How do you know if you have PAW? There are six major symptoms to look for:

1. Difficulty Thinking Clearly: You have difficulty organizing your thoughts and you can’t solve usually simple problems. You feel confused and don’t understand what is going on.
2. Difficulty Managing Feelings and Emotions: This includes both emotional overreaction, where little things set off a big stress reaction, and emotional numbness, where it seems like you can’t feel anything. You can also swing from overreacting to feeling numb for what seems like no reason at all.
3. Difficulty Remembering Things: Something happens and you feel like you won’t forget it. But in a few moments you can’t remember exactly what happened. This is because your brain
recognizes what is happening in the moment but has problems storing these immediate memories into your long-term memory.
4. Sleep Disturbances: You have difficulty sleeping restfully. You can’t fall asleep. When you do sleep you’re fitful and often have bizarre dreams. When you wake up you don’t feel rested. You tend to sleep during the day and are agitated and awake most of the night.
5. Physical Coordination Problems: You feel clumsy and have problems with hand-eye coordination. This can cause you to become accident-prone.
6. Stress Sensitivity: During periods of high stress the symptoms get worse. When you are having a stressful day or wake up after a restless night of sleep the symptoms get worse.

These PAW symptoms can make you start feeling crazy, incompetent and embarrassed. You can swing in and out of depression as you move in and out of the stressful situations that activate PAW. Low self-esteem and the fear of failure interfere with your ability to live a productive and challenging life. The problems are more severe if you were raised in a dysfunctional family, because as a child you never learned how to effectively manage stress.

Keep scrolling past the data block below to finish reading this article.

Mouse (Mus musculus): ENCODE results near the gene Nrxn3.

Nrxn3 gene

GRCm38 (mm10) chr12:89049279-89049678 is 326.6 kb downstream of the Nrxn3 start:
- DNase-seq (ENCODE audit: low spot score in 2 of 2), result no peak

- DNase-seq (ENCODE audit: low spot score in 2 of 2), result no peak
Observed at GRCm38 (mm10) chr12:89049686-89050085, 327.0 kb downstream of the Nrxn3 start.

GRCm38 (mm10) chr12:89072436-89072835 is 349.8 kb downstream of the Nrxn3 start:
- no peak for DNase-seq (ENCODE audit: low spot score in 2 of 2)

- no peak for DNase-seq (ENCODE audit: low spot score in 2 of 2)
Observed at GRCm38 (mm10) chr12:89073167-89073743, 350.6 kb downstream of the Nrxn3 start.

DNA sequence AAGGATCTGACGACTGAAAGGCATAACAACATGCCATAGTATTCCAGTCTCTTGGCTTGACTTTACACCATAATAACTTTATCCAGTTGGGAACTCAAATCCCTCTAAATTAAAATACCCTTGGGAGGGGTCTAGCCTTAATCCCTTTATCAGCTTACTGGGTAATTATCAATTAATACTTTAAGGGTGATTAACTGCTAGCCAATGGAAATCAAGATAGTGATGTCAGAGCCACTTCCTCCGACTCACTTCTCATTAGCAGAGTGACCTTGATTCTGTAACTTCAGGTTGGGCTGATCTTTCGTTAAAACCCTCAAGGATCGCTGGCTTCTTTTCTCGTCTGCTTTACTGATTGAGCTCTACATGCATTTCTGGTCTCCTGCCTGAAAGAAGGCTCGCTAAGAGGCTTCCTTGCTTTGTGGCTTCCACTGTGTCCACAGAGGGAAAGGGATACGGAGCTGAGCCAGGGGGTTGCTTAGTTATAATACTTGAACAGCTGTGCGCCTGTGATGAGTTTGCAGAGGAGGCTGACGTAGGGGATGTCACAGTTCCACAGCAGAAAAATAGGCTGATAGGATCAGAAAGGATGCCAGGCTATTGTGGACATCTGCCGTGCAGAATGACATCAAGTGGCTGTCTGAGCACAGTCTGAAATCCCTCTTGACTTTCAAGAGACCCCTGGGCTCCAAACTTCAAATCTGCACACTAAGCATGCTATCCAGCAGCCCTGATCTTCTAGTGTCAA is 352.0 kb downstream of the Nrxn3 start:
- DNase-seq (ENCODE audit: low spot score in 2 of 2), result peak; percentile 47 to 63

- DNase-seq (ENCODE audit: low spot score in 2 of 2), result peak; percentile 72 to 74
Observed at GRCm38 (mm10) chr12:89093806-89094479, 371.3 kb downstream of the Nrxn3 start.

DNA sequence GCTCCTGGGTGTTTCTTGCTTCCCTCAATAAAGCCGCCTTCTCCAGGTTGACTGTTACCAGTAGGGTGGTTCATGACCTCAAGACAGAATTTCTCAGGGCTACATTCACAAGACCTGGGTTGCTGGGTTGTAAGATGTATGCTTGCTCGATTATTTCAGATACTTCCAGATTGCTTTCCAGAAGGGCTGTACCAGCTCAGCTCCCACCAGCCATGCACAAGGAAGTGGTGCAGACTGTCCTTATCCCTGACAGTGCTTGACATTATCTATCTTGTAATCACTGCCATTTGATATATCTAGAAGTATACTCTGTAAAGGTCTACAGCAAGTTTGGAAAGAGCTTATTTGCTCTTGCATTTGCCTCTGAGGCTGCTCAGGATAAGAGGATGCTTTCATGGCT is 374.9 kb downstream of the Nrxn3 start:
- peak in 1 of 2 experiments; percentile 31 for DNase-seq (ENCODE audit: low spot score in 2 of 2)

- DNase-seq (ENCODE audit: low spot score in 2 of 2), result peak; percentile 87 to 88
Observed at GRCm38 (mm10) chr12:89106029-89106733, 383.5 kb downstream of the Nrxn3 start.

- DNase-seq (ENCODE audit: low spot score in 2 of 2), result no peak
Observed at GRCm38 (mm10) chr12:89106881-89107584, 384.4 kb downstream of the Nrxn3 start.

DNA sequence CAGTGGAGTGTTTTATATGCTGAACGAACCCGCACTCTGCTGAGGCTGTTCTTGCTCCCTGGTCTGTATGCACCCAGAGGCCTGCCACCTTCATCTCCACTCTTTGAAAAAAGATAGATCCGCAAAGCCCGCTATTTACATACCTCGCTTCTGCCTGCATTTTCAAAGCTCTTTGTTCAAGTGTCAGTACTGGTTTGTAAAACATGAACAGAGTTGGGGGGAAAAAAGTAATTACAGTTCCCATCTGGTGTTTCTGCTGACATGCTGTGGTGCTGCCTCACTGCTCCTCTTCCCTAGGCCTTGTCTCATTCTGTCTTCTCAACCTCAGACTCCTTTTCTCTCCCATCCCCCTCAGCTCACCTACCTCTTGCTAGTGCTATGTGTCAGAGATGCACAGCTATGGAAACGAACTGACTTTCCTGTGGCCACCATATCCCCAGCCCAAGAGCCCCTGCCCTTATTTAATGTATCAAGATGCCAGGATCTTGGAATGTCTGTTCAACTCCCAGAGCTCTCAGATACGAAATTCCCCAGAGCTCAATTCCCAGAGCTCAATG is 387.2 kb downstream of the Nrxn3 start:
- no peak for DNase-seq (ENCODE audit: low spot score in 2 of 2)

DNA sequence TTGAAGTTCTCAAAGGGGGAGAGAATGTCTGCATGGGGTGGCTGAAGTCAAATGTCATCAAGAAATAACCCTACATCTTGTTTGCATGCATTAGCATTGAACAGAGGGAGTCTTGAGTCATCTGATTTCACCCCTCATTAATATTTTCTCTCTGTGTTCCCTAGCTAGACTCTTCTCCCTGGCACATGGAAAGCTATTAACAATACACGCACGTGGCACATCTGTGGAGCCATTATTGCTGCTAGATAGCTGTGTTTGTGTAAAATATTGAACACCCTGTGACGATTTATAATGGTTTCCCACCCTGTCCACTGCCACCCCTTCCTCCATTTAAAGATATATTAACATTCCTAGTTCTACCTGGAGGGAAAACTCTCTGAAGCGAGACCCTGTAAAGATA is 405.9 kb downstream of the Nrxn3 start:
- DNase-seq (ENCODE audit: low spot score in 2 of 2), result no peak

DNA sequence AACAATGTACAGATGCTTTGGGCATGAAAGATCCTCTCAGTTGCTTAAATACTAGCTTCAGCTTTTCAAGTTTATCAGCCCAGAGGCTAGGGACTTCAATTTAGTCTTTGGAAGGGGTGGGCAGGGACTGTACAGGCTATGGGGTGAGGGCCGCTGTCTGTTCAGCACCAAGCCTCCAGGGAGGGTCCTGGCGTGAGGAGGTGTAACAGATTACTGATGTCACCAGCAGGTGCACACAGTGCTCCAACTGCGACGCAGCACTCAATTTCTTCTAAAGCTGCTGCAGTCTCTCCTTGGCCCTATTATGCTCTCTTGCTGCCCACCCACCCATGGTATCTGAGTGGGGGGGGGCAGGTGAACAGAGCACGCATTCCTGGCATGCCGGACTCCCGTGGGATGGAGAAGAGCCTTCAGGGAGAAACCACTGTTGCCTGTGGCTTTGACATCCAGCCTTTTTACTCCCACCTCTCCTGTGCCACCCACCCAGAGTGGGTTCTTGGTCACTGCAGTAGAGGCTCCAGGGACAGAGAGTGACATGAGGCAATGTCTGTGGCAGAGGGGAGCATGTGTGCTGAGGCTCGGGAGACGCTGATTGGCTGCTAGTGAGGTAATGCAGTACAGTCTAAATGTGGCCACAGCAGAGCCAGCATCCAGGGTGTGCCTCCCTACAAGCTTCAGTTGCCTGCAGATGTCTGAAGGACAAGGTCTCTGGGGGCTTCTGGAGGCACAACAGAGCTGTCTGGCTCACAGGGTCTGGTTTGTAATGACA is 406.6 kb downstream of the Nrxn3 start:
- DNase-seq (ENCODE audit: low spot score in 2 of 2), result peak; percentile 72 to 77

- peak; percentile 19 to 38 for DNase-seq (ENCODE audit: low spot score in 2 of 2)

PAW is not the same in everyone. Some people experience certain symptoms; some people have other symptoms; some people have none at all. Over a period of time, PAW may get better or it may get worse, it may stay the same or it may come and go. If it gets better with time we call it regenerative. If it gets worse we call it degenerative. If it stays the same we call it stable. And if it comes and goes we call it intermittent.

Just knowing about PAW makes most people feel better. Fortunately, there are ways to manage PAW symptoms when they occur. This will be the subject of next month’s article.

Terence T. Gorski is the Founder and President of The CENAPS Corporation. He is an internationally recognized expert on substance abuse, mental health, violence, and crime. He is best known for his contributions to relapse prevention, managing chemically dependent offenders and developing community-based teams for managing the problems of alcohol, drugs, violence, and crime. He is a prolific author and has published numerous books and articles. Terence is the Director of The National Certification School for Relapse Prevention Specialists.